Summarizing, the receiver block consists of a subsystem to estimate the variable states xr and zr , that is driven by the in coming carrier y, which was gener ated by the transmitter and followed by the filters (3)–(5). The demodulated signal is λf , and the quantities κ and τf , are tuning p a ram e ters of the receiver.


Physical Implementation

The physical implementation of this communication system is based on a chaotic electriccircuit that does not involve an a log multiplication, and it is a very handy and cheap electric system. It uses only resistors, capacitors, diodes and operational amplifiers as we will see.


The Transmitter

Figure 2 shows the electronic circuit of the transmitter block. It is worth to note that the Chua's oscillator is the core of the transmitter, where the component values employed for its construction are setting to have a chaotic behavior, and the value of potentiometer was fixed at 1.8kΩ. For more information of Chua's circuit see (Chua et al., 1992).

The mathematic model of the transmitter block is described by the follow ing set of equations:

where V1 ,V2, and IL are the corresponding states, and , Gm = 1 / R1 , G = 1 / Potl, C1 , C2 and L are parameters of the system. According to our model (1), x =V1 , Y=V2 and z = IL. Here, the direct modulation is applied to the node V1 , the information signal Vm is injected to the oscillator by the resistor R1, and is transmitted the state V2 . With this will avoid correlation between the in formation signal Vm and the chaotic carrier V2 .


The Receiver

In the receiver block, the problem is how we can estimate the non–transmitted states using just one state. As we said, the V2 state is the chaotic carrier and it is employed to estimate the states V1 and IL. To achieve the estimation of the non–transmitted states V1 and IL, we use equations V1 and IL' to obtain the estimated states and as follow

Figure 3 shows the estimator block to estimate states Vj and IL'. This estimator is the realization of equations 9 and 10.

In figure 4 is shown the electrical circuit diagram to implement the estimator block. This subsystem is formed for one integrator, one differentiator and one adder circuits. The values ad justed of the potentiometers were Pot2 = 390 Ω, Pot3 = 4.4 kΩ, Pot4 = 390 Ω, Pot5 = 3.9 kΩ and Pot6 = 3.6 kΩ. These values of the potentiometers were tuning to work properly with the frequency of the chaotic carrier signal.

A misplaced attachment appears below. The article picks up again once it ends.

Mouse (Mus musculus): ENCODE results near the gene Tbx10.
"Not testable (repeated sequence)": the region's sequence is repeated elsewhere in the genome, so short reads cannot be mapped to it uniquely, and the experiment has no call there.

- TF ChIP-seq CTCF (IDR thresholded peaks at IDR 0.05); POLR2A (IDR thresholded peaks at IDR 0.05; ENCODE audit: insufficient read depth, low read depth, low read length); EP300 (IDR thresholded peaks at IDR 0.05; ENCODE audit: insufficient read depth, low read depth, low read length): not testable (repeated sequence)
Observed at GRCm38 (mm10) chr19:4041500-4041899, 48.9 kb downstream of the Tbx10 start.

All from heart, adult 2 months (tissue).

In order to recover the information signal , we need to use the equation. There fore, the information signal can be recovered as follows

This circuit estimates the state V1' using the state V 2. The component values employed are

R1 = 10 κΩ

R6= R7 =1 κΩ,

R8 = R9 =R10 =R11 =R12 = R13= 10 Ω,

Pot 2,3,4,6 = 10 κΩ,

Pot 5 = 100 κΩ.

C3 = C4 = 100 nF and the operational amplifiers are TL–082.

In figure 5 is shown the recover information block. The de vice labeled a s Rx is a negative non linear resistive and is shown in the transmitter block, see figure 2. The values of th e potentiometers and were ad justed to 1.9 κΩ and 1.71 κΩ, respectively.

The element labeled as Rx is an identical Chua's diode, which is showed in the transmitter circuit (figure 2). The component values employed to implement the non–linear of the receiver block

R24= R25= R26= R31= R32= 12κΩ,

R33= R34= R35= 10Ω

Pot 8,9 =10 κΩ,

C6=C7 =10 nF and the operational amplifiers are TL–082.


Results and Conclusions

Three different signals were considered as information signal Vm , and we use couple wire transmission to transmit all signals. The first information signal was a simple sine function Vm =Asin ωt, with amplitude A =0.5V and angular frequency w=2πf (f =3κHz). This signal is shown in figure 6 (top signal). Following our approach, in the receiver block we have three states (V1',V2', IL'). Figure 7 shows the projection on the (V1, V1) plane, the receiver variable V1 against its transmitter counterpart V1 . This graph indicates synchronization between these two signals, despite the fact that both circuits are running chaotically. The recovered information signal is shown in figure 6 (bottom signal). The attenuation and delay of the reconstructed signal are introduced by the filters used for its reconstruction.